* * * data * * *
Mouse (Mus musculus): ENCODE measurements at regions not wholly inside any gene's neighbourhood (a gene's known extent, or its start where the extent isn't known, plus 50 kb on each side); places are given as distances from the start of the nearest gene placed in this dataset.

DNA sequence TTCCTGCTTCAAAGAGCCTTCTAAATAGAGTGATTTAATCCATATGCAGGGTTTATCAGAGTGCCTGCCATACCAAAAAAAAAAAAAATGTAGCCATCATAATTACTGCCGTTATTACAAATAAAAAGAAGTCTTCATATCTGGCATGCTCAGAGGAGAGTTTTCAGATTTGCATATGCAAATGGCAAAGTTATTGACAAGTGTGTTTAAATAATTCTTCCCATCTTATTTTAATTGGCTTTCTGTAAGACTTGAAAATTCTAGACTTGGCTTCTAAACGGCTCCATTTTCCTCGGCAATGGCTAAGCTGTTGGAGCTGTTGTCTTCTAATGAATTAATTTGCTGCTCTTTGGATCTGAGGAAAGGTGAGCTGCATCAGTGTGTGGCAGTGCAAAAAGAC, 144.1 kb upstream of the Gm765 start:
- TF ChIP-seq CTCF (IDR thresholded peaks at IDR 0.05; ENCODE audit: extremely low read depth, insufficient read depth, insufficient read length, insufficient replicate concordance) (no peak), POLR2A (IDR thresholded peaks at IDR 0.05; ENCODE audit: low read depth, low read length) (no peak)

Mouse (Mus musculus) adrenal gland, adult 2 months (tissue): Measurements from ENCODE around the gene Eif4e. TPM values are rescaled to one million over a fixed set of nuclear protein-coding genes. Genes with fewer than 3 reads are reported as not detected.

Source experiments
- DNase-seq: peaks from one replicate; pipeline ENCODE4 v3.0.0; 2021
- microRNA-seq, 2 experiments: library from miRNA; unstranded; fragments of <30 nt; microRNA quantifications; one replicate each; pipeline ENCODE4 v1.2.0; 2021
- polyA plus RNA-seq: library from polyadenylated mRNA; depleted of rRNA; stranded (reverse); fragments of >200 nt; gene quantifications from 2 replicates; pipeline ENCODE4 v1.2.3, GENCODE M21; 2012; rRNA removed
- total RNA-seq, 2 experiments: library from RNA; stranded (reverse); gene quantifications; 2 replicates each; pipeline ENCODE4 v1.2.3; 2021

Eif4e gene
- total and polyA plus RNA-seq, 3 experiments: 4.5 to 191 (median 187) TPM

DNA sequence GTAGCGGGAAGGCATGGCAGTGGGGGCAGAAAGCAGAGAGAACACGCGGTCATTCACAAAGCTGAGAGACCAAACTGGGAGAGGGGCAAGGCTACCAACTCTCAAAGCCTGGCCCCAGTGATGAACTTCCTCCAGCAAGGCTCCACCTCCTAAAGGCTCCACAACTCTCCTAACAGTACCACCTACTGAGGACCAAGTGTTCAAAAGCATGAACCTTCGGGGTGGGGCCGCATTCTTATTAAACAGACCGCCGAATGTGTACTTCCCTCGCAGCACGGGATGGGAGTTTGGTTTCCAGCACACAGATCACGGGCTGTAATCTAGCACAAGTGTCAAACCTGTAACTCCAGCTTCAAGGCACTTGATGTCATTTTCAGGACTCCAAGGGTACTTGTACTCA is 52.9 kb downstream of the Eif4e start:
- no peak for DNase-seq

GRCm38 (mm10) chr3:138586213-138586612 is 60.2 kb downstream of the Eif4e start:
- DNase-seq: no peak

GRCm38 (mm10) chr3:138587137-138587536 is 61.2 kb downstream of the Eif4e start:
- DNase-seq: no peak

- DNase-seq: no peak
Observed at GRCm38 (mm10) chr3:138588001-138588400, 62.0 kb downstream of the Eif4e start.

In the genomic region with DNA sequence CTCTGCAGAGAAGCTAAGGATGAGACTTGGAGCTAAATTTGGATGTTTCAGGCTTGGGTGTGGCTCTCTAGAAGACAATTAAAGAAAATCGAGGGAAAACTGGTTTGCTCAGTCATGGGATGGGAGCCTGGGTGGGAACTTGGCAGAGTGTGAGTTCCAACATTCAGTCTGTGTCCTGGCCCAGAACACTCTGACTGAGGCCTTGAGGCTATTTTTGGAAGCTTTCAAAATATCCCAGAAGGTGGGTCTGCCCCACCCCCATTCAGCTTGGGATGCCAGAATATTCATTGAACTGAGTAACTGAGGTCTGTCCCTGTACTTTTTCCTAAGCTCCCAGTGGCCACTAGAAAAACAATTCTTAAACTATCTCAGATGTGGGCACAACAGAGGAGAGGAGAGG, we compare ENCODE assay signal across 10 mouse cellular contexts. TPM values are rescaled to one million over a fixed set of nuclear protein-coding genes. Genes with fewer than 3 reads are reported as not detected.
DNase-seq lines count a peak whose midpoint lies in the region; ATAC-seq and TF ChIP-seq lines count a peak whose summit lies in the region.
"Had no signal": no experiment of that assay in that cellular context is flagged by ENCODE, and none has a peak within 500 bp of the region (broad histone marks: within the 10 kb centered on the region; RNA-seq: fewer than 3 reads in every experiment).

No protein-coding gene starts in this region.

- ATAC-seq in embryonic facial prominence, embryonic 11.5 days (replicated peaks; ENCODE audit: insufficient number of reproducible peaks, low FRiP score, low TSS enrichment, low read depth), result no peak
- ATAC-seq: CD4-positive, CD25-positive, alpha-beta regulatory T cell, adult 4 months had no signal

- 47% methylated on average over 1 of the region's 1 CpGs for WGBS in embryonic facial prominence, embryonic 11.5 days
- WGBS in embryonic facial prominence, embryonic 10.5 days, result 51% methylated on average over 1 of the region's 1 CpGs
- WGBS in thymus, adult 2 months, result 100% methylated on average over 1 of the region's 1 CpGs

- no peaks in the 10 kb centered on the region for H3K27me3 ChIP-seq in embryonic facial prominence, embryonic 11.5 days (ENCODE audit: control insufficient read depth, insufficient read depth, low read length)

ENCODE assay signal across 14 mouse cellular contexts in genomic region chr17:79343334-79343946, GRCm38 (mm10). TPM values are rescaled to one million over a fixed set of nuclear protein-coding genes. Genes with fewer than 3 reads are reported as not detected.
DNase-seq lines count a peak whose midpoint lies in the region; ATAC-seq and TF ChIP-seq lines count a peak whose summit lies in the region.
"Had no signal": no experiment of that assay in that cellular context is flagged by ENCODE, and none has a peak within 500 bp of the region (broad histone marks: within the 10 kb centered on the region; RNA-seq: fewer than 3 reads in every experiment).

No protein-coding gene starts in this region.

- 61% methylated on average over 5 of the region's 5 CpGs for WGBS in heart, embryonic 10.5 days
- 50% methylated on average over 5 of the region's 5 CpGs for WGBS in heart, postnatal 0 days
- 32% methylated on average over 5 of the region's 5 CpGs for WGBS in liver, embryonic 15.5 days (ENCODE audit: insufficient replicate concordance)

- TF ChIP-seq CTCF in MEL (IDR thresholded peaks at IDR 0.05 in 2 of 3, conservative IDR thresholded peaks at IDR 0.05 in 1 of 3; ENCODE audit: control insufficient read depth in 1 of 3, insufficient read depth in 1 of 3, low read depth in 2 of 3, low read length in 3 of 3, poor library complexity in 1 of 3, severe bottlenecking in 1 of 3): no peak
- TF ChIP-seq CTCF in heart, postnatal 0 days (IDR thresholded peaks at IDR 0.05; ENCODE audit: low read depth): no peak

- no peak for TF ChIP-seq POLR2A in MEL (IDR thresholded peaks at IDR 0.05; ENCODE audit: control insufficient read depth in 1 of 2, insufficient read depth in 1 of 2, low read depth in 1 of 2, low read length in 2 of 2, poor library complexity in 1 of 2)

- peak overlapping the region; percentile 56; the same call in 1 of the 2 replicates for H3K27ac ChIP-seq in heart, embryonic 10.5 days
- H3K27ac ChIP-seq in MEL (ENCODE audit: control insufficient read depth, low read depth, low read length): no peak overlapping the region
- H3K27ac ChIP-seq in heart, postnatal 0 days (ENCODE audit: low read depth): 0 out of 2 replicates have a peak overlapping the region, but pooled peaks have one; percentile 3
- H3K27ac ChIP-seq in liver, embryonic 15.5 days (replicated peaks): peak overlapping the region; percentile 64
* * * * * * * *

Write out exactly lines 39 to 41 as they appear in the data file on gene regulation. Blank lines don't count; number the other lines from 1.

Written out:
- no peak for TF ChIP-seq POLR2A in MEL (IDR thresholded peaks at IDR 0.05; ENCODE audit: control insufficient read depth in 1 of 2, insufficient read depth in 1 of 2, low read depth in 1 of 2, low read length in 2 of 2, poor library complexity in 1 of 2)

- peak overlapping the region; percentile 56; the same call in 1 of the 2 replicates for H3K27ac ChIP-seq in heart, embryonic 10.5 days
- H3K27ac ChIP-seq in MEL (ENCODE audit: control insufficient read depth, low read depth, low read length): no peak overlapping the region